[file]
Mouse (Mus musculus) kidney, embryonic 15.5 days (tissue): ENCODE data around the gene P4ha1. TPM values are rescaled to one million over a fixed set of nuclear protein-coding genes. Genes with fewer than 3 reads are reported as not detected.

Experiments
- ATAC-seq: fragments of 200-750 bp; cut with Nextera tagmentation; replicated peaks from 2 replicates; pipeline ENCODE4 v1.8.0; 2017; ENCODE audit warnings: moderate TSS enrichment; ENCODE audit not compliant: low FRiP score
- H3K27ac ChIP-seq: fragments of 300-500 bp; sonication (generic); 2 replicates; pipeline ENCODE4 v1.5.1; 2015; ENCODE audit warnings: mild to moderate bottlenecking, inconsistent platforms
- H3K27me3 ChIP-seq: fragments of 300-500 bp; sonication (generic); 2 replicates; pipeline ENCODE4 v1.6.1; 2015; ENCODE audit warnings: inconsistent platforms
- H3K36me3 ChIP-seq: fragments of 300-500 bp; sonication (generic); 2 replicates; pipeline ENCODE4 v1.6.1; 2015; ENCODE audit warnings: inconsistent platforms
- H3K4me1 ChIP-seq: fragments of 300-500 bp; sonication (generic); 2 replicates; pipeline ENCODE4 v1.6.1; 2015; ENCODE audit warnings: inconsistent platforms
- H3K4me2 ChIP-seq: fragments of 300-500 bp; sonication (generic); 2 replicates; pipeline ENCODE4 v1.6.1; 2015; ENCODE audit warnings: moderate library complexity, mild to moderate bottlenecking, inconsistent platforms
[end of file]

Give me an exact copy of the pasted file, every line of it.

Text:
Mouse (Mus musculus) kidney, embryonic 15.5 days (tissue): ENCODE data around the gene P4ha1. TPM values are rescaled to one million over a fixed set of nuclear protein-coding genes. Genes with fewer than 3 reads are reported as not detected.

Experiments
- ATAC-seq: fragments of 200-750 bp; cut with Nextera tagmentation; replicated peaks from 2 replicates; pipeline ENCODE4 v1.8.0; 2017; ENCODE audit warnings: moderate TSS enrichment; ENCODE audit not compliant: low FRiP score
- H3K27ac ChIP-seq: fragments of 300-500 bp; sonication (generic); 2 replicates; pipeline ENCODE4 v1.5.1; 2015; ENCODE audit warnings: mild to moderate bottlenecking, inconsistent platforms
- H3K27me3 ChIP-seq: fragments of 300-500 bp; sonication (generic); 2 replicates; pipeline ENCODE4 v1.6.1; 2015; ENCODE audit warnings: inconsistent platforms
- H3K36me3 ChIP-seq: fragments of 300-500 bp; sonication (generic); 2 replicates; pipeline ENCODE4 v1.6.1; 2015; ENCODE audit warnings: inconsistent platforms
- H3K4me1 ChIP-seq: fragments of 300-500 bp; sonication (generic); 2 replicates; pipeline ENCODE4 v1.6.1; 2015; ENCODE audit warnings: inconsistent platforms
- H3K4me2 ChIP-seq: fragments of 300-500 bp; sonication (generic); 2 replicates; pipeline ENCODE4 v1.6.1; 2015; ENCODE audit warnings: moderate library complexity, mild to moderate bottlenecking, inconsistent platforms